The debut novel of Shobha Rao, 'Girls Burn Brighter' is a revelation. Rao has released a collection of short stories before this and won the Katherine Ann Porter prize and is no novice. This novel was startling, complex, and illuminated a world I'm shamed to have not thought much about. That has changed.
'Girls Burn Brighter' is the story of two girls, Poornima and Savitha, who grow up in small village in Indravalli, India. They are both from weaver families, but Savitha's family is impoverished and she comes to work for Poornima's father. They become friends and bond over simple pleasures and hopes for the future. They are torn apart after a shocking crime and breach of trust on the part of Poornima's father forces Savitha to disappear. Poornima is determined to find her friend, but her movement is restricted and custom demands she marry and it is some time before she can take up the search for her friend.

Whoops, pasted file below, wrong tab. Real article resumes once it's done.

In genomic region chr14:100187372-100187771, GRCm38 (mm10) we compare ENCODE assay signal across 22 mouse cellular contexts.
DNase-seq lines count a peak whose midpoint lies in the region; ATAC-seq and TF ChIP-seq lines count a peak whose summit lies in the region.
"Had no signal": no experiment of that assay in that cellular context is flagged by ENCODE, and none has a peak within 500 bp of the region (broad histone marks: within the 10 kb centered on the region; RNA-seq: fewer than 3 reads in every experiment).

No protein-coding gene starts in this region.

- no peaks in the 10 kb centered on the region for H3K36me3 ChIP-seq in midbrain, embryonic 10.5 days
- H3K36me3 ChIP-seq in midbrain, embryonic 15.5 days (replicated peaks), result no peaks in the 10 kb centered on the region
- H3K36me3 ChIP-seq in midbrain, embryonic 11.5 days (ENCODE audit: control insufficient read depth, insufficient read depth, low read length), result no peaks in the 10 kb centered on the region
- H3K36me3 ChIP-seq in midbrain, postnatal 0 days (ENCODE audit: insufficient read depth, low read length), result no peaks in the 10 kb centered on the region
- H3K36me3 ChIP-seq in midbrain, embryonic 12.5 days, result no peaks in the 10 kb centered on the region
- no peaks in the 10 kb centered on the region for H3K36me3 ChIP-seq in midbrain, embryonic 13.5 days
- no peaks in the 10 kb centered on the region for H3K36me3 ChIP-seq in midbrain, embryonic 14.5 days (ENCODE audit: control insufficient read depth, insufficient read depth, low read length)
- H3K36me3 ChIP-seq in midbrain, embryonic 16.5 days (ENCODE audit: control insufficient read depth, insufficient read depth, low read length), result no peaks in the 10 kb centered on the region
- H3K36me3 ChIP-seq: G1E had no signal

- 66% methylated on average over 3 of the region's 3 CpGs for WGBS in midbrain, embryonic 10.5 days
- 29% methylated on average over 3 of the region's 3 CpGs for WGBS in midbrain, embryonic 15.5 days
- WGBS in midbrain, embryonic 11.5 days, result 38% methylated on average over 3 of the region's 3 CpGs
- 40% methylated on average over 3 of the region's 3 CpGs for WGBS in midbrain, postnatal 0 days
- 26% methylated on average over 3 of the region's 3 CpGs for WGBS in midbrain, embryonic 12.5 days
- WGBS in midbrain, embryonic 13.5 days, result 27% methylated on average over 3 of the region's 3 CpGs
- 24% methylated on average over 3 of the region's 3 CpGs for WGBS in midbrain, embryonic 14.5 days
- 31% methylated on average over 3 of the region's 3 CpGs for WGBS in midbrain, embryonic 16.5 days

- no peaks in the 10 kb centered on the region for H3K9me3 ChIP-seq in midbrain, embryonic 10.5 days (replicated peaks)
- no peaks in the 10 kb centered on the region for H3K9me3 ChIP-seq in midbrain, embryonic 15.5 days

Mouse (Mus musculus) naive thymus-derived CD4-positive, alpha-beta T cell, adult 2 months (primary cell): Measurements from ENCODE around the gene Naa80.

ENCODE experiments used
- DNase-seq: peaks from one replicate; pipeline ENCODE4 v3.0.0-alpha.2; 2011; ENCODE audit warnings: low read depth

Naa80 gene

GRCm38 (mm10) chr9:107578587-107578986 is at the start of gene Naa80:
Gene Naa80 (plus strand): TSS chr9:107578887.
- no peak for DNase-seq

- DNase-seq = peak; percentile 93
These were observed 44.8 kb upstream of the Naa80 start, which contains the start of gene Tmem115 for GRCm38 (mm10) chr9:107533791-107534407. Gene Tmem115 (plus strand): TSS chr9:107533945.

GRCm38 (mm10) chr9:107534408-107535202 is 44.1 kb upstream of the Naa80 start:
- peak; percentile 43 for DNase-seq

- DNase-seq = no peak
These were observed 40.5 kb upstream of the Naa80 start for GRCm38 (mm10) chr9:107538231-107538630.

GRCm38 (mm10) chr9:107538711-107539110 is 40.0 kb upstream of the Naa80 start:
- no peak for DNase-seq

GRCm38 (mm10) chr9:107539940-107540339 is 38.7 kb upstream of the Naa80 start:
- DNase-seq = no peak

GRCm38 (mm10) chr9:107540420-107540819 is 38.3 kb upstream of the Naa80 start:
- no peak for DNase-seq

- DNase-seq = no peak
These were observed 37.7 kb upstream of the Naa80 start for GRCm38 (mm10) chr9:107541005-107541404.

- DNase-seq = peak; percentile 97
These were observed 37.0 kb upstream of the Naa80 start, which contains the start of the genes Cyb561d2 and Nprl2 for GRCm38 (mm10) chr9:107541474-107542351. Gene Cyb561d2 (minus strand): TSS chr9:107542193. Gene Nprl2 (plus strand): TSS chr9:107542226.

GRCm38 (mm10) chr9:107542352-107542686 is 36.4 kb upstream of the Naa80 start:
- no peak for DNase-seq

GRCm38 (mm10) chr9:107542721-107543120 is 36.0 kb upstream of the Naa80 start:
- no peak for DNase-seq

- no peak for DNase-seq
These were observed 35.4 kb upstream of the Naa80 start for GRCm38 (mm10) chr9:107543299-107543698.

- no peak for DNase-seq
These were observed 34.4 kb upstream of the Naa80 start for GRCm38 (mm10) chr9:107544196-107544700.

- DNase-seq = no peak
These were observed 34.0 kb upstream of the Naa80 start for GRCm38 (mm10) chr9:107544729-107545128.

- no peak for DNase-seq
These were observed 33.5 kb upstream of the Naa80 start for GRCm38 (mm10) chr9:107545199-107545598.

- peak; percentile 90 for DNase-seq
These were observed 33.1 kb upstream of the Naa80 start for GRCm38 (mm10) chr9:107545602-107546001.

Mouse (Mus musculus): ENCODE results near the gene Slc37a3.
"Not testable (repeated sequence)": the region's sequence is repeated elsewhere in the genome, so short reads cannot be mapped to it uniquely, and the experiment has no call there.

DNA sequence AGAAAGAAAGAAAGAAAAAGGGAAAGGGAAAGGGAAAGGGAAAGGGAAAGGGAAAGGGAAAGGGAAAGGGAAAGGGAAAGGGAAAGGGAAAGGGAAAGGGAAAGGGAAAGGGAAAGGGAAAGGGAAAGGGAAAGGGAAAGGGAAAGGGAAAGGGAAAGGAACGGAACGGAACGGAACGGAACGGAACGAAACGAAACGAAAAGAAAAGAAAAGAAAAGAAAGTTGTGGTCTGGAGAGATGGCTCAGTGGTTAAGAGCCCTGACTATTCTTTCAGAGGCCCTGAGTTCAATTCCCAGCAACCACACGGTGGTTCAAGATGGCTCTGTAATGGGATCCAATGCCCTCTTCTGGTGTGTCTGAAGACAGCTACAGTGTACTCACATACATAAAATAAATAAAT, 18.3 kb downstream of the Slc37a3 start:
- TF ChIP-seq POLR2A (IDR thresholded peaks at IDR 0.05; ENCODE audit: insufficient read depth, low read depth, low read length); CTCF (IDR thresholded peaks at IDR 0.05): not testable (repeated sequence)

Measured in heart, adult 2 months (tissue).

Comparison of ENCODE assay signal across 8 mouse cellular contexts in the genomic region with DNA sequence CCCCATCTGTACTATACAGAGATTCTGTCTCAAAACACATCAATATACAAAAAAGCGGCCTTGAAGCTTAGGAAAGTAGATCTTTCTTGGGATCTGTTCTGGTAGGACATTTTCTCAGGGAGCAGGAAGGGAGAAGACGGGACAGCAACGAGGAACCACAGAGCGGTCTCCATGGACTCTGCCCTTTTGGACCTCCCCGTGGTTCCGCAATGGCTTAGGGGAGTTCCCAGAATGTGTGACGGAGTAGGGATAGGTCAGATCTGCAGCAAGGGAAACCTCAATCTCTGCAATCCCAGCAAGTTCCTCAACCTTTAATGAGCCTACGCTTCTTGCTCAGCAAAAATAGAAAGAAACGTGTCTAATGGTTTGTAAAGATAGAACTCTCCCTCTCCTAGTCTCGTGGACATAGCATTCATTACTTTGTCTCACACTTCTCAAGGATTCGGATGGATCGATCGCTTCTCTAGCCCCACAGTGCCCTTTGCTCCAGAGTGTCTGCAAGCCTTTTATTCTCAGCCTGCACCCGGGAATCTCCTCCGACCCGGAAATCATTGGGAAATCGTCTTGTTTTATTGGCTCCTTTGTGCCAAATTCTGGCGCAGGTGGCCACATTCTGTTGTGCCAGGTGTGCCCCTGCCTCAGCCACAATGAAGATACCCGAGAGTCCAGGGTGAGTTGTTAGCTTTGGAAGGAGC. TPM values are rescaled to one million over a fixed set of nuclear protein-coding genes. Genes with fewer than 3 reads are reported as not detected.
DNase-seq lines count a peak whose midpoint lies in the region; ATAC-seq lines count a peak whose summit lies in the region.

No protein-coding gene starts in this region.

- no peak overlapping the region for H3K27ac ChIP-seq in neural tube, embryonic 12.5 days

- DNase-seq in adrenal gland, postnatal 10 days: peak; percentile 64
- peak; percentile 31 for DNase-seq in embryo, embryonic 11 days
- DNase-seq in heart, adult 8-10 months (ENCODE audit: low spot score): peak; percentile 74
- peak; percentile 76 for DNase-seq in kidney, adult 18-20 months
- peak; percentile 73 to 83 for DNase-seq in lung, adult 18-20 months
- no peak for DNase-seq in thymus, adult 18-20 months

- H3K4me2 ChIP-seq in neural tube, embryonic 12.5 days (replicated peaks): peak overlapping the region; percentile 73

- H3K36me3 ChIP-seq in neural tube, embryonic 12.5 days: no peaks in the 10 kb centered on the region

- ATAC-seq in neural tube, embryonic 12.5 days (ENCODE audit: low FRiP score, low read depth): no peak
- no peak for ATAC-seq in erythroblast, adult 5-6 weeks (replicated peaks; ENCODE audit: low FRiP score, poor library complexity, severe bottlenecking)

There is terrible, callous cruelty in this novel, but threaded through it is the strength of a friendship and even after years of separation the fond memories of their time together help both women through the hardships they face. After years, the novel moves both women, still apart, to America and still more difficulties. Alone, they learn to rely on their inner light and refuse to allow anyone to extinguish it. A marvelous story.